Background

Many charities and other not-for-profit entities are structured these days as companies limited by guarantee (CLGs).

A key feature of any company are the statutory and common law duties owed by directors of the corporation. Those duties extend to a duty of care and diligence, the need for directors and officers to act in good faith and for a proper purpose and for directors not to mis-use their position for personal advantage.

These duties in the Corporations Act 2001 (Cth) (Corporations Act) apply not only to directors, but have been extended to “other officers” of the corporation.

For registered charities structured as CLGs though, many provisions in the Corporations Act that deal with duties of directors and officers have been turned off so that, the common law duties continue to apply as well as the ACNC governance standards.

The ACNC governance standards do not impose the general director duties personally on directors (referred to in the ACNC Act and governance standards as responsible entities of a charity). Rather, the obligation is on the charity to take reasonable steps to ensure that its directors/responsible entities are subject to and comply with the various duties in governance standard 5 dealing with the duties of responsible entities.

But for not-for-profit entities that are not registered charities, many of the provisions of the Corporations Act continue to apply.

The issue

The Corporations Act duties apply to “directors” and “officers” of a corporation.

The term “officer of a corporation” is defined by s9 of the Act as follows:

 “officer of a corporation means:

(a) a director or secretary of the corporation; or

(b) a person:

(i)         who makes, or participates in making, decisions that affect the whole, or a substantial part, of the business of the corporation; or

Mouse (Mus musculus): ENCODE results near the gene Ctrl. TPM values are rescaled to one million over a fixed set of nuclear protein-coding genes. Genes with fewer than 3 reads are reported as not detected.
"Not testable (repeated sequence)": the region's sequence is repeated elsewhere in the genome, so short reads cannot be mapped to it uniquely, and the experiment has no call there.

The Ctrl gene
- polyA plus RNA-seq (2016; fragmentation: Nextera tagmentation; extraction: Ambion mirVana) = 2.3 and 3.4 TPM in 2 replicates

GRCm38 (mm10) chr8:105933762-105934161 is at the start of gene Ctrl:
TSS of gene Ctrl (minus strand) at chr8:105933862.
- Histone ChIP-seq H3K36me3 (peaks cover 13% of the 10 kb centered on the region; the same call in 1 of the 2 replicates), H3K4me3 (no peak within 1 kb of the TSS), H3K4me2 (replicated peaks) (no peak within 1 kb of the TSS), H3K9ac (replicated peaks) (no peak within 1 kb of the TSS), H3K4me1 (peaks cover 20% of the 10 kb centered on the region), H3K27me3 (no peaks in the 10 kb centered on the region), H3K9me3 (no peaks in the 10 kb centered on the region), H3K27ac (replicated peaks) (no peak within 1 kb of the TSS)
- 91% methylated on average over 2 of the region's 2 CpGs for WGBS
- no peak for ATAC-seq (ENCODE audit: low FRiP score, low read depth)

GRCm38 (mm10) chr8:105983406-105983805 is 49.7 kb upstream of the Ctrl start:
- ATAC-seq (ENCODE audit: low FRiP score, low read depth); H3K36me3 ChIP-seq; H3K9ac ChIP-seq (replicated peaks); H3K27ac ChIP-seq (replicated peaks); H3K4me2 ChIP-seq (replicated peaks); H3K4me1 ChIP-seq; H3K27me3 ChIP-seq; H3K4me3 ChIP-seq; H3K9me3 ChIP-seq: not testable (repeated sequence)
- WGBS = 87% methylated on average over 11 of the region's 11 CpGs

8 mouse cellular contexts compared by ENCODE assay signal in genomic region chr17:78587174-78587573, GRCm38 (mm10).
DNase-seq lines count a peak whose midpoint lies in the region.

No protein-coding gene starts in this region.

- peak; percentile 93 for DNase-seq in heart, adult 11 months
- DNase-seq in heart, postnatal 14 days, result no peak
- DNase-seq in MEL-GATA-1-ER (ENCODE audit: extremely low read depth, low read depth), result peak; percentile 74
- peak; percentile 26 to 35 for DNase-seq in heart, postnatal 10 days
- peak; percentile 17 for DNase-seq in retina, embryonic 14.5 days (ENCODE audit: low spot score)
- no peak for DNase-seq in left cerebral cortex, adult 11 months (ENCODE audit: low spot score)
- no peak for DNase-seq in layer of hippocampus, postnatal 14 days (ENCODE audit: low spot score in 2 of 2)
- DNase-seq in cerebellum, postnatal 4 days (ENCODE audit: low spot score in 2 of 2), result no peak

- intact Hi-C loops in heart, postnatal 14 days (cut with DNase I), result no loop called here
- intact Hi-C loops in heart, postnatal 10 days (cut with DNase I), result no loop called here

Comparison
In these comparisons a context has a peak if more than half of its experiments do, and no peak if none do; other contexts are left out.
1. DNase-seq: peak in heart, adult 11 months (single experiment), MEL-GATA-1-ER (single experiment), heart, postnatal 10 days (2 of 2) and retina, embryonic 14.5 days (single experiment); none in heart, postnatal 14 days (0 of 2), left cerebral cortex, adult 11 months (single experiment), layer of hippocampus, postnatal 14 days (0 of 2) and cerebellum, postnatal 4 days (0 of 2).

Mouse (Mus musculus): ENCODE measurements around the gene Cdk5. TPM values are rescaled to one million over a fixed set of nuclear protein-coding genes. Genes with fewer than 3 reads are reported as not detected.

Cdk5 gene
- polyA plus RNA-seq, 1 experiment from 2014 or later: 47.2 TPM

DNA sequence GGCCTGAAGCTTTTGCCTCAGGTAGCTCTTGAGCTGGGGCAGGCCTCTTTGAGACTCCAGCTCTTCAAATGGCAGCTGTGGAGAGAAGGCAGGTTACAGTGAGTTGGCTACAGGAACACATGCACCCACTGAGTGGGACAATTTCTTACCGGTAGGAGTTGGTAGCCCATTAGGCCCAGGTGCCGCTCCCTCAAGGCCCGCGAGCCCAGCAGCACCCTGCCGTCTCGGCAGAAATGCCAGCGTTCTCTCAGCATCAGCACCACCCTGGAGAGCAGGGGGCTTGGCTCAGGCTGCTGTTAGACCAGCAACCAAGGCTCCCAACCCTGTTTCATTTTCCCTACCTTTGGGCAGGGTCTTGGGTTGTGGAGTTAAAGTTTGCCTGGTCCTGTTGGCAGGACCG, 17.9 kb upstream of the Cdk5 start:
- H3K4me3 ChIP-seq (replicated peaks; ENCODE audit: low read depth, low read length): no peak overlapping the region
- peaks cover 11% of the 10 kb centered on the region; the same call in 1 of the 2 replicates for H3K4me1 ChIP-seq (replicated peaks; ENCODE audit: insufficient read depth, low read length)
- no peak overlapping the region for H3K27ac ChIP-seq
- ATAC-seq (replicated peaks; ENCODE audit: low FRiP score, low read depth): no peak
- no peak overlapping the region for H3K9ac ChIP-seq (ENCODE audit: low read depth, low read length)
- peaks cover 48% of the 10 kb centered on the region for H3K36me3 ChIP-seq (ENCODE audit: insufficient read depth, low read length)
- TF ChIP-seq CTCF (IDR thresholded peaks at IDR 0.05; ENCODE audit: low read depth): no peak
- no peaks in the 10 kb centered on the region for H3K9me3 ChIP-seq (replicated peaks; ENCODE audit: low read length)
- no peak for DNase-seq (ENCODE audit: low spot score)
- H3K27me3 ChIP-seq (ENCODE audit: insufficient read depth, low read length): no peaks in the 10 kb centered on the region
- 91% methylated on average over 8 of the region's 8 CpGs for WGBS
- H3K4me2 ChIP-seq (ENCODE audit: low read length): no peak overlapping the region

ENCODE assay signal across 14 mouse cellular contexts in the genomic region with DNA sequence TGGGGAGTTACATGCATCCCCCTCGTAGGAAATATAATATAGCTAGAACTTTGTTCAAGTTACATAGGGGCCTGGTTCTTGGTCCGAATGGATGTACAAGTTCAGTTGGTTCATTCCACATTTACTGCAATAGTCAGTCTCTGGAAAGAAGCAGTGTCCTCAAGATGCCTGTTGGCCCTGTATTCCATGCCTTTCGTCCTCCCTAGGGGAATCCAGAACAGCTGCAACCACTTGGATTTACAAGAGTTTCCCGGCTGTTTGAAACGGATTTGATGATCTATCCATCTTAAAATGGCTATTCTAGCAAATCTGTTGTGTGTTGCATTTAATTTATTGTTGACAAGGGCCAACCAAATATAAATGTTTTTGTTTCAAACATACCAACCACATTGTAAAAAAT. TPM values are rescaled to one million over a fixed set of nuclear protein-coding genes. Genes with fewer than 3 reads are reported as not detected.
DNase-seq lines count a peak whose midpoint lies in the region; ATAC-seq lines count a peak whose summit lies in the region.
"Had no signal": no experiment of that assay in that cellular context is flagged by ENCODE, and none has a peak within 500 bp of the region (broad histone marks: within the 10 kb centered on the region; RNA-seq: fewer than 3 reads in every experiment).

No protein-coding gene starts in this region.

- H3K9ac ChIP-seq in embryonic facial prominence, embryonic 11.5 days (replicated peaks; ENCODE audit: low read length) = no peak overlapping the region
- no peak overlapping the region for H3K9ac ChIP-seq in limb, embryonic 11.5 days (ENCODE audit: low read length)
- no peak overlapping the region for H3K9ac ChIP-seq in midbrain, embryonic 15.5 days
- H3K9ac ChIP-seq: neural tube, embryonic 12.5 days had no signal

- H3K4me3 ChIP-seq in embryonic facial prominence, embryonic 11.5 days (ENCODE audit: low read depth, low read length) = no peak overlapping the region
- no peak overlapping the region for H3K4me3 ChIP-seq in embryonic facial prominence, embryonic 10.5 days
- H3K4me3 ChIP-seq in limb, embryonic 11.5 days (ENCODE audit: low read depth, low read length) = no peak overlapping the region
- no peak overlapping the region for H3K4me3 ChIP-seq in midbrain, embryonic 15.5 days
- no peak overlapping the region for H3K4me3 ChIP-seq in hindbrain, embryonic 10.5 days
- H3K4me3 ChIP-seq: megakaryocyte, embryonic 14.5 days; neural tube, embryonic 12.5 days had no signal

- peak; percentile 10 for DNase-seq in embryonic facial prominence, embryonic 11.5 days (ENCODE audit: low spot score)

(ii)       who has the capacity to affect significantly the corporation’s financial standing; or

(iii)       in accordance with whose instructions or wishes the directors of the corporation are accustomed to act (excluding advice given by the person in the proper performance of functions attaching to the person’s professional capacity or their business relationship with the directors or the corporation); or

…”

The meaning of these words “a person who has the capacity to affect significantly the corporation’s financial standing” was considered by the High Court recently in a decision concerning the MFS Group which got into financial difficulty during the GFC[1].

The Court unanimously held that para (b)(ii) of the definition of “officer of a corporation” in s 9 of the Corporations Act is not limited to those who hold or occupy a named office in a corporation or a recognised position with rights and duties attached to it.

Facts

Mr King, the CEO of MFS Ltd (a former listed public company) had been a director of one of the subsidiary companies, MFSIM. MFSIM was the responsible entity for a listed property trust called the Premium Income Fund.  It was in fact the largest registered managed investment scheme in the MFS Group.

Mr King had been a director of MFSIM but had resigned that position prior to his involvement in loan facility rearrangements that ultimately led to the failure of the Premium Income Fund.